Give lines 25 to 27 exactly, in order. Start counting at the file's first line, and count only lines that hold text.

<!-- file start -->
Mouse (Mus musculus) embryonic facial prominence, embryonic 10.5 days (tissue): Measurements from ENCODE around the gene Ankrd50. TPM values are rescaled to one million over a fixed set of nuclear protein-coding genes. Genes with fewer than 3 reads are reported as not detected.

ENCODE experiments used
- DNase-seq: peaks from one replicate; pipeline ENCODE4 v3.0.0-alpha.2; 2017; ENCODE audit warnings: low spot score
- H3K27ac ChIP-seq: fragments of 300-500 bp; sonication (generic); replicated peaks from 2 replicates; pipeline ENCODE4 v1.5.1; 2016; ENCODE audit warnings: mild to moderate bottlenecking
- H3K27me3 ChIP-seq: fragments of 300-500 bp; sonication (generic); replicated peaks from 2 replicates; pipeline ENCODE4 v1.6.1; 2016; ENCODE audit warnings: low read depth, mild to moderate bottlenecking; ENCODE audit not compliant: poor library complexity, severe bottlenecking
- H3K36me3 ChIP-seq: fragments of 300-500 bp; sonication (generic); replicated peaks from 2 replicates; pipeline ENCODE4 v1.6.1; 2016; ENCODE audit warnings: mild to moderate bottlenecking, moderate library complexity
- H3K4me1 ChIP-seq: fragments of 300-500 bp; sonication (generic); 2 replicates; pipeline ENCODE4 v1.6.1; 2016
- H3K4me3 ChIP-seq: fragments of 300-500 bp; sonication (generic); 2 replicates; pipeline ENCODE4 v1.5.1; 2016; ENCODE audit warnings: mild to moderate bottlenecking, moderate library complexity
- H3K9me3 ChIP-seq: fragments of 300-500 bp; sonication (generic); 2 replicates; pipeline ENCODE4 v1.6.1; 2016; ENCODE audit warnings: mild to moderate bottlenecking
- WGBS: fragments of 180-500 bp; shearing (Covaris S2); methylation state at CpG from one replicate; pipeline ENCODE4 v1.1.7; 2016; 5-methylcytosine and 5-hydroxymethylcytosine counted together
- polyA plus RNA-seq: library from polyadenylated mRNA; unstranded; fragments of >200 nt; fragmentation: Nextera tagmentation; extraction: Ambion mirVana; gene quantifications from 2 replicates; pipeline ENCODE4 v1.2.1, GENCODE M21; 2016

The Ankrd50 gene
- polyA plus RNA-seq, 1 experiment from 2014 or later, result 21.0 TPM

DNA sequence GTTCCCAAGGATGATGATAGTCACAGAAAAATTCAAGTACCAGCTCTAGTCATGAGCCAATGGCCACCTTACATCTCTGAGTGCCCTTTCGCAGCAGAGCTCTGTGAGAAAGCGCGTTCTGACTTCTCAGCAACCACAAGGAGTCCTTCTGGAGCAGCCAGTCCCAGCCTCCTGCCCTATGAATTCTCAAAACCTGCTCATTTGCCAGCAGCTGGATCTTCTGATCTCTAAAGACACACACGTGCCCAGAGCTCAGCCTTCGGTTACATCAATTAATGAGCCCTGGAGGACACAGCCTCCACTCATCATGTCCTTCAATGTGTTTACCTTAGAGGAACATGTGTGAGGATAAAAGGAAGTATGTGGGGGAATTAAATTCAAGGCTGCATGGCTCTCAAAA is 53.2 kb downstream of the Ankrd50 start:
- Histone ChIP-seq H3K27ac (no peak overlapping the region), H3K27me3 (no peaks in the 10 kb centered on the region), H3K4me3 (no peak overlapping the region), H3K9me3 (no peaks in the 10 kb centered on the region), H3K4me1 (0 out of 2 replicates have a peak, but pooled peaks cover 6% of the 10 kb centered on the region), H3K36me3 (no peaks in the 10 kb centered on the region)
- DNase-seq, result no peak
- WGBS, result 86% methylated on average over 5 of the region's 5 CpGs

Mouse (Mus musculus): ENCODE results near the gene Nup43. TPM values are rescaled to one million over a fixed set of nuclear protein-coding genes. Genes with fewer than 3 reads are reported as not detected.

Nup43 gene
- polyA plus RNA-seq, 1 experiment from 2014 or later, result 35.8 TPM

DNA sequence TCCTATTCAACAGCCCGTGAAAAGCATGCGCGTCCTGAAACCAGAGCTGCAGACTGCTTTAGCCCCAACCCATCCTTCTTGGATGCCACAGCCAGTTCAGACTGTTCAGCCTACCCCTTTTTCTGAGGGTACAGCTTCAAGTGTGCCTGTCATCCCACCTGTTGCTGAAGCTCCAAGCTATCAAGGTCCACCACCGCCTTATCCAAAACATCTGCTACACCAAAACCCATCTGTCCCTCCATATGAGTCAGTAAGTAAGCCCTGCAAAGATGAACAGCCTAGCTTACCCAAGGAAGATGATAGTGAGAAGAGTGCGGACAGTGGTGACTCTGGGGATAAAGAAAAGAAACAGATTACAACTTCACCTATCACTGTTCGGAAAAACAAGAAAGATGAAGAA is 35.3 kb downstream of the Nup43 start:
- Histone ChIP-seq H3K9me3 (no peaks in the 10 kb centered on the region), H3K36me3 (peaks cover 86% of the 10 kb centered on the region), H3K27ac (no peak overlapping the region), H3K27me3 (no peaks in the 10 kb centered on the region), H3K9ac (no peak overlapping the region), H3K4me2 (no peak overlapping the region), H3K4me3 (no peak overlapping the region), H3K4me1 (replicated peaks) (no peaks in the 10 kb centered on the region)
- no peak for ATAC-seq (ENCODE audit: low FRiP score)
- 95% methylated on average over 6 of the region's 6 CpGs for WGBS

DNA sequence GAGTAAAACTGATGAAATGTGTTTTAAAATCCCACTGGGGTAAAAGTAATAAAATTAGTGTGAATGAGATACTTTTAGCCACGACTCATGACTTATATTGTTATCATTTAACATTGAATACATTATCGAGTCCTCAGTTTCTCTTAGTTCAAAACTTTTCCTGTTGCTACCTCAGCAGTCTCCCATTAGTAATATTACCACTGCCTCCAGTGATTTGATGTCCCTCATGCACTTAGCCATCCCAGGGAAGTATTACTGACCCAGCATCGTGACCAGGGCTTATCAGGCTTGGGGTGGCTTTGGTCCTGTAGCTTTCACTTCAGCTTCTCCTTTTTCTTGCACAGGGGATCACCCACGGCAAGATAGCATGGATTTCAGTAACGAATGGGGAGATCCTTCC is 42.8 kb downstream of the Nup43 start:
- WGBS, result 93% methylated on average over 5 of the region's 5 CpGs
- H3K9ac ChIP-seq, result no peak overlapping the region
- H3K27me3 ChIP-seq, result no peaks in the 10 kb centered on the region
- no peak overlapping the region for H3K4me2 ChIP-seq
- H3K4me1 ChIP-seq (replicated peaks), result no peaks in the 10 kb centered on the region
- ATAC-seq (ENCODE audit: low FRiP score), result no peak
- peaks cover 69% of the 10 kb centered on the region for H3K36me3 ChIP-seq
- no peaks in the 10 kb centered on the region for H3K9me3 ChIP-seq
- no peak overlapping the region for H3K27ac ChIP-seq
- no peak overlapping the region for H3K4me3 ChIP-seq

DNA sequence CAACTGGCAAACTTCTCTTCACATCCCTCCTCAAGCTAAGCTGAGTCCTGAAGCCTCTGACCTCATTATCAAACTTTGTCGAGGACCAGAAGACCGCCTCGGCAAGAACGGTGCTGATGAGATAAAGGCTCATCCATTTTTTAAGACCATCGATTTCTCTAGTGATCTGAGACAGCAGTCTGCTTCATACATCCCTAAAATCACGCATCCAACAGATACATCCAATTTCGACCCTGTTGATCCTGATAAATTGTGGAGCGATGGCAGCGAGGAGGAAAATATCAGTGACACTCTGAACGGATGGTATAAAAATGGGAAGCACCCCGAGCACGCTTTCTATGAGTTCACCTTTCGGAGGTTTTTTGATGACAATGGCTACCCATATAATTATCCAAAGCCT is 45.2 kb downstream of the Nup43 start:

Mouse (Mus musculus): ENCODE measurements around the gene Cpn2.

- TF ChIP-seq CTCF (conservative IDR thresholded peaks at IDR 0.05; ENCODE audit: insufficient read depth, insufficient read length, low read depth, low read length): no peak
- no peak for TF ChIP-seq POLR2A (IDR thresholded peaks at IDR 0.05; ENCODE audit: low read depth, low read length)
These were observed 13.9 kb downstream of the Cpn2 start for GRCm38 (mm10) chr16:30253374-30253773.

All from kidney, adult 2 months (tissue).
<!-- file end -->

DNA sequence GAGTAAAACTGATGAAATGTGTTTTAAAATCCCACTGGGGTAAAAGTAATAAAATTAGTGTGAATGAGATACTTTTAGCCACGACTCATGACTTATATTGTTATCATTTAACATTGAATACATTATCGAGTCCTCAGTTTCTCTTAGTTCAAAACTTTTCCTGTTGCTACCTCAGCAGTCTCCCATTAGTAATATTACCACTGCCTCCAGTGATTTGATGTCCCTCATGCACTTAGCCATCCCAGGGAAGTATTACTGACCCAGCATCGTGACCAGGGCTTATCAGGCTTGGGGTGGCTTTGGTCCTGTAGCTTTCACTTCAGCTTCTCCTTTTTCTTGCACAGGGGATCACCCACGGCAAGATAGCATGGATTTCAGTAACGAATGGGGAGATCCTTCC is 42.8 kb downstream of the Nup43 start:
- WGBS, result 93% methylated on average over 5 of the region's 5 CpGs
- H3K9ac ChIP-seq, result no peak overlapping the region